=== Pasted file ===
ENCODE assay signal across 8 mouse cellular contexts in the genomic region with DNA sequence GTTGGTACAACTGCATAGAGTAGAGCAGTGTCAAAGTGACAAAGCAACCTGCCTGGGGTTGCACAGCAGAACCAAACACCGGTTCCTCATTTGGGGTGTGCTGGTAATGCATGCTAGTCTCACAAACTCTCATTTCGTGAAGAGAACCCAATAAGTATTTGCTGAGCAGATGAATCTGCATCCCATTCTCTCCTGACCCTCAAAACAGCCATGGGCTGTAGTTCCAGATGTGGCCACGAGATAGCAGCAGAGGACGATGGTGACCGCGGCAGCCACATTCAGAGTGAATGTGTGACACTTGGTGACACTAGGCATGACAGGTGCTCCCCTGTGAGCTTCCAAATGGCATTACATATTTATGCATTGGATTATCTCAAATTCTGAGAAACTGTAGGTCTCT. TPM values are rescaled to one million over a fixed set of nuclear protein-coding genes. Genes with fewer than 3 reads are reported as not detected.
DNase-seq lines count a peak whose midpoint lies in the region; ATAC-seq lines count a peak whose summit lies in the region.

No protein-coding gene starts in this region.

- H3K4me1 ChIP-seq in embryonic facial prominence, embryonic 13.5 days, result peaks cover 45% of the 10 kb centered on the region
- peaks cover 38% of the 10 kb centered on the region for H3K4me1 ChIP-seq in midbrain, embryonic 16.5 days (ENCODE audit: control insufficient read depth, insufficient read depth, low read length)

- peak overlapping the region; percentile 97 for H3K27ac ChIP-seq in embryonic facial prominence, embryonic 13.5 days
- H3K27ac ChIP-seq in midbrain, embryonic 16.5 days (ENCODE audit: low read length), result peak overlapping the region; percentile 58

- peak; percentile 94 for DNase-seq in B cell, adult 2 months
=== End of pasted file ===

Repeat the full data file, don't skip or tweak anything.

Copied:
ENCODE assay signal across 8 mouse cellular contexts in the genomic region with DNA sequence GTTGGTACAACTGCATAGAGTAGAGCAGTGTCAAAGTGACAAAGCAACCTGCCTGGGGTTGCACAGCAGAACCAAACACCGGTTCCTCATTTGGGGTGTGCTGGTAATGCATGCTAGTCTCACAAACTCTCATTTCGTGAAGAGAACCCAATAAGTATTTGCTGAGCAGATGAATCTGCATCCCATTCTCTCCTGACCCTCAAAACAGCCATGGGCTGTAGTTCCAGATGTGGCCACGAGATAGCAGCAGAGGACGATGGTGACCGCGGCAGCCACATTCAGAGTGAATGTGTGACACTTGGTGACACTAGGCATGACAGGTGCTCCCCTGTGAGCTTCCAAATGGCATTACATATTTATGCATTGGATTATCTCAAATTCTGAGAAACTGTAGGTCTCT. TPM values are rescaled to one million over a fixed set of nuclear protein-coding genes. Genes with fewer than 3 reads are reported as not detected.
DNase-seq lines count a peak whose midpoint lies in the region; ATAC-seq lines count a peak whose summit lies in the region.

No protein-coding gene starts in this region.

- H3K4me1 ChIP-seq in embryonic facial prominence, embryonic 13.5 days, result peaks cover 45% of the 10 kb centered on the region
- peaks cover 38% of the 10 kb centered on the region for H3K4me1 ChIP-seq in midbrain, embryonic 16.5 days (ENCODE audit: control insufficient read depth, insufficient read depth, low read length)

- peak overlapping the region; percentile 97 for H3K27ac ChIP-seq in embryonic facial prominence, embryonic 13.5 days
- H3K27ac ChIP-seq in midbrain, embryonic 16.5 days (ENCODE audit: low read length), result peak overlapping the region; percentile 58

- peak; percentile 94 for DNase-seq in B cell, adult 2 months